In his dark, tiny New York apartment, this architect's clever lighting trick is key to a bright, feel-good space

Martin Hopp's New York micro apartment demonstrates how effective design in your home can contribute to wellbeing

All white micro apartment with view to garden
(Image credit: Design: Martin Hopp Architect)

In a very confined space, it can be easy to feel overwhelmed by the nearness of everything. But clever design can enable us to feel happy in a small home, instead making the most of its compact nature. It's possible to create a calm, serene place in which to relax, a clutter-free environment where we can work effectively, and an beautiful home that allows us to entertain our friends with pride and comfort. 

In the bustling city of New York, every inch of real estate must be used as effectively as possible. It is also crucial to be able to escape the noise, pace and frenetic atmosphere of the city and have somewhere tranquil in which to unwind, host and work.

This multi-functional small apartment fulfills every need. During the design and build, deep consideration went into every detail and decision, which the architect, Martin Hopp, describes as a way to 'introduce more lightness, joy, and purpose into this once unremarkable space.' Take a tour of this clever micro apartment below. 

Materials matter in a small space

All white living and storage area in micro apartment

(Image credit: Design: Martin Hopp Architect )

Designer and architect Martin Hopp (opens in new tab)has several ways in which he brings these intentions to life. He uses quality materials throughout to convey a sense of comfort and luxury. For example, the wood wall paneling is finished using only oil to enhance the grain, illustrating how a minimalist yet thoughtful finish can be effective without taking attention away from the natural materials.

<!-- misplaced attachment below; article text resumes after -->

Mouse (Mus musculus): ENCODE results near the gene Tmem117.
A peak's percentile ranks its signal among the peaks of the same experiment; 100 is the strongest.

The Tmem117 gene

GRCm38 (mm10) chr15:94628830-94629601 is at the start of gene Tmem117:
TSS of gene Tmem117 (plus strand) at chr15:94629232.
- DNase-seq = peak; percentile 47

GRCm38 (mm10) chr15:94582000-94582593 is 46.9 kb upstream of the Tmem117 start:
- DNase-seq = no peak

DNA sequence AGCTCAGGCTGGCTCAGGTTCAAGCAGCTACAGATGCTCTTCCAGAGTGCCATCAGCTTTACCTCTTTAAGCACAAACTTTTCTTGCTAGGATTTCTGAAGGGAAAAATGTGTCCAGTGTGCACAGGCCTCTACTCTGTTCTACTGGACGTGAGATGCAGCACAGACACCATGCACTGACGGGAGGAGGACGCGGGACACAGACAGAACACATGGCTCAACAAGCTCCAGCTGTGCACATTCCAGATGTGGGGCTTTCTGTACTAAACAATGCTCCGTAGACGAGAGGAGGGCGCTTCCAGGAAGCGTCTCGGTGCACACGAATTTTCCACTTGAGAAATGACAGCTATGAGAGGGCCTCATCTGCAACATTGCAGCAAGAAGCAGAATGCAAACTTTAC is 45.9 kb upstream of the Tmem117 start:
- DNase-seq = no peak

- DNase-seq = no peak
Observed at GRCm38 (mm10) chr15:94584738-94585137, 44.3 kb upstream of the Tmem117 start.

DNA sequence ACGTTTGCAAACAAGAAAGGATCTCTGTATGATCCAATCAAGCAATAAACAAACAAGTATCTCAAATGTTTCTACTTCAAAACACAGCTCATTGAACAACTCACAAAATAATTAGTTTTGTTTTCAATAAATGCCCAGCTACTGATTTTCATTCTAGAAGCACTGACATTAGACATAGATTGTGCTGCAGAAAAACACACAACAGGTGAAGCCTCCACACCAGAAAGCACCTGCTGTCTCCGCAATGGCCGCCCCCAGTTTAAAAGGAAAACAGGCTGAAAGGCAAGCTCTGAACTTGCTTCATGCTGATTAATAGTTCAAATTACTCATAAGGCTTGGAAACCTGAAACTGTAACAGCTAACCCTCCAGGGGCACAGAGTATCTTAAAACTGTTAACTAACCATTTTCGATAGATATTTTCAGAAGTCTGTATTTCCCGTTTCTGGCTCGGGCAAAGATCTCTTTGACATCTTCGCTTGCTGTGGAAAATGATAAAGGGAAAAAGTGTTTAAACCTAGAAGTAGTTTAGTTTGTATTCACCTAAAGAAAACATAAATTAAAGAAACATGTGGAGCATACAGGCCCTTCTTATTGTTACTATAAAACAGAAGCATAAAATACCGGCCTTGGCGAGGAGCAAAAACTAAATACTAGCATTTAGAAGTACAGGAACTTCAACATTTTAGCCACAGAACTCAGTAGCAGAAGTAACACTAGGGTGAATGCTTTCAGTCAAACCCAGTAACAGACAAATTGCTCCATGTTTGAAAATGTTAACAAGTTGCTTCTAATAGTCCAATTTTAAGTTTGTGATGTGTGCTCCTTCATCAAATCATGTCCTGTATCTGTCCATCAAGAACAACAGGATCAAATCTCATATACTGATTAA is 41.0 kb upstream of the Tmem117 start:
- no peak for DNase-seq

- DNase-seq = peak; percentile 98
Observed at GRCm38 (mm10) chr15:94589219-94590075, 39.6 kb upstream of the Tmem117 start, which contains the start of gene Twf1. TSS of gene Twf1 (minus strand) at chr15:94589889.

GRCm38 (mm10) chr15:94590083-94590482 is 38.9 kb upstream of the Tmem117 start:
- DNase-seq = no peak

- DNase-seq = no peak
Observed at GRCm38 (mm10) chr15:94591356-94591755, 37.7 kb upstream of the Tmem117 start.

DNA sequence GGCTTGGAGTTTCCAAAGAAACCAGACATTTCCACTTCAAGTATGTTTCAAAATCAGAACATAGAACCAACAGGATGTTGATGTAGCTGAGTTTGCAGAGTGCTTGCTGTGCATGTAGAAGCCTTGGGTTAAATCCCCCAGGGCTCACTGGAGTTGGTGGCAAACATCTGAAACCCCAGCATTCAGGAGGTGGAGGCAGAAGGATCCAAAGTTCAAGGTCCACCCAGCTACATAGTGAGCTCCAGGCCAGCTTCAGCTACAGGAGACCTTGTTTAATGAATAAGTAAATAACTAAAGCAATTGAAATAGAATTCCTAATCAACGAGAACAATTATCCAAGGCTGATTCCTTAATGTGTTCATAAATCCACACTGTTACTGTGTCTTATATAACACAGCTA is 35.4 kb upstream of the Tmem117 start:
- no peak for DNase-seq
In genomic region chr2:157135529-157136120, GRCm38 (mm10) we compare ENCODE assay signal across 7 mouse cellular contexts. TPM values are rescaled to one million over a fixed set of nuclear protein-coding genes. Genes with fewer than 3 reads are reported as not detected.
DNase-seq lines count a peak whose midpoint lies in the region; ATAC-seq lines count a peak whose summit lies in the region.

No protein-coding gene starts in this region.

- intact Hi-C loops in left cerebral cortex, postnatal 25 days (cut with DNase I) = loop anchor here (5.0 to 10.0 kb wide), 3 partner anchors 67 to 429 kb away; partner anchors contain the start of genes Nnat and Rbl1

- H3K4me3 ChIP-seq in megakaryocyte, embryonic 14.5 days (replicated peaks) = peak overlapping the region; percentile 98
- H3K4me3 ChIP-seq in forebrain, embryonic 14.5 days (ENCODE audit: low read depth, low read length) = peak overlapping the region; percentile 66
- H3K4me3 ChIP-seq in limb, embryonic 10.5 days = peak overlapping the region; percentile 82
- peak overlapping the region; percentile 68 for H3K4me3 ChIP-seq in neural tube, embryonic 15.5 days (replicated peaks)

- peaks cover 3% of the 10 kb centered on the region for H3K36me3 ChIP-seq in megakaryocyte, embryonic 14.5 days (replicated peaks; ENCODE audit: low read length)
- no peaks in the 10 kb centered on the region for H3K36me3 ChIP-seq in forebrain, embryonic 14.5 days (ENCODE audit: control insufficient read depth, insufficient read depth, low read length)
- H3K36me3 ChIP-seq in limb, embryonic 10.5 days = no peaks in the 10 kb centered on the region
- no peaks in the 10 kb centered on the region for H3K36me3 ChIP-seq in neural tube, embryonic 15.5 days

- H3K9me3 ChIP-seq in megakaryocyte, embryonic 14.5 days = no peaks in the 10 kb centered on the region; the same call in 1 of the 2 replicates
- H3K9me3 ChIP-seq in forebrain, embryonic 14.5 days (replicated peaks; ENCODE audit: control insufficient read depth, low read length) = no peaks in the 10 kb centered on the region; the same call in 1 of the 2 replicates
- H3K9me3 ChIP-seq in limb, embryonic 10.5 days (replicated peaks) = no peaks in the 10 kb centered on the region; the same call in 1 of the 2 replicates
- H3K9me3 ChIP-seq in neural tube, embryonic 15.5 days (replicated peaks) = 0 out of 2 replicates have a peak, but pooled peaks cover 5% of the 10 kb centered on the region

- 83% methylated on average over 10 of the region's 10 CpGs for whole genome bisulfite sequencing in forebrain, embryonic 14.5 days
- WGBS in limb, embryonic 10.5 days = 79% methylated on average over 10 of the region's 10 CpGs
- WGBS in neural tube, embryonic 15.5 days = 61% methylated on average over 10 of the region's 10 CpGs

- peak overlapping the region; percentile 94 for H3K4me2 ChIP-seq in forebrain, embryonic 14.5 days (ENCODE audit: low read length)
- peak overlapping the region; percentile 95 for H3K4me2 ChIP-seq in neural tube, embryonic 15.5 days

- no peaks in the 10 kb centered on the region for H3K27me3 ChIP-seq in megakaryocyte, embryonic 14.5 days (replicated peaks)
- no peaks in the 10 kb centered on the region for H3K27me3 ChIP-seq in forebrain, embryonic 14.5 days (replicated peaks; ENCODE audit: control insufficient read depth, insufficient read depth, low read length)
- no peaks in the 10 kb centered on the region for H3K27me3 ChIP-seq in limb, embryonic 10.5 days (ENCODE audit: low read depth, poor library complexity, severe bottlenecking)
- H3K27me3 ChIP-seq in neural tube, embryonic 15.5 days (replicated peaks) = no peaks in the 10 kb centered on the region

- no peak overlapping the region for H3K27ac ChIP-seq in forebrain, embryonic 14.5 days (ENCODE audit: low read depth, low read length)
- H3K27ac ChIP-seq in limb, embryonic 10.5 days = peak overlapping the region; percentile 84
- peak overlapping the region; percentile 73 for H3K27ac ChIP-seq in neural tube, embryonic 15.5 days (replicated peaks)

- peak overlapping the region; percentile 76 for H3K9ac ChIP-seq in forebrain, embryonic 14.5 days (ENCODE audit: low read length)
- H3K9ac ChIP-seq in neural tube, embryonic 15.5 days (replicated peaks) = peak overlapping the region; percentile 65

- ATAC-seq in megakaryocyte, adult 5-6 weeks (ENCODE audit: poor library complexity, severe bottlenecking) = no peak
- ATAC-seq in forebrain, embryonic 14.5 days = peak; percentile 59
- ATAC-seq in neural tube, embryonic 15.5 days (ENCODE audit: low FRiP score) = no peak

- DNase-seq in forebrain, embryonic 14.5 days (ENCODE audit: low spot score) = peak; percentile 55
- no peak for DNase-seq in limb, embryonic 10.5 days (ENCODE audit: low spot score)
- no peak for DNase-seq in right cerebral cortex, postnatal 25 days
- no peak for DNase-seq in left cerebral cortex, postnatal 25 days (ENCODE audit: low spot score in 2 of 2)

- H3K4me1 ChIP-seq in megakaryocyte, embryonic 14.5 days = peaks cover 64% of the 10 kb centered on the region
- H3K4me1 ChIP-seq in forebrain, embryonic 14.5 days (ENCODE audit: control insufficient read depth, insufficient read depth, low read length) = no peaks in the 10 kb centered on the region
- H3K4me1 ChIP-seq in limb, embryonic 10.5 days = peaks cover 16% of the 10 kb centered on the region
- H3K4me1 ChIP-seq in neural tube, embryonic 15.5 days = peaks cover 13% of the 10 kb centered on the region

One of the ways the architect manages to create the sense of calm and space in the home, while also helping the space feel larger, is by focusing on simple and consistent use of color. The predominantly white kitchen units, worktops and backsplash combine effortlessly, almost merging into each other, bringing a unity of design and an absence of distraction. It takes a small space and turns it into a series of experiences that adds up to something far greater than the individual pieces,' Martin explains. 

Within the overall white palette the use of terrazzo, stone, matte paint and white oak creates a sense of consistency which again creates a minimalist and calming atmosphere. 

Transformative, multi-functional spaces

A key thing to consider when designing and decorating micro apartments is the potential to maximize form and function. 

Throughout the apartment, there are several flexible aspects to the design which, while providing clever space-saving ideas, also provide talking points for visiting guests. A perfect example of this is the rotating dining table. 'It always generates comments and people want to interact with it to see how it works,' Martin says.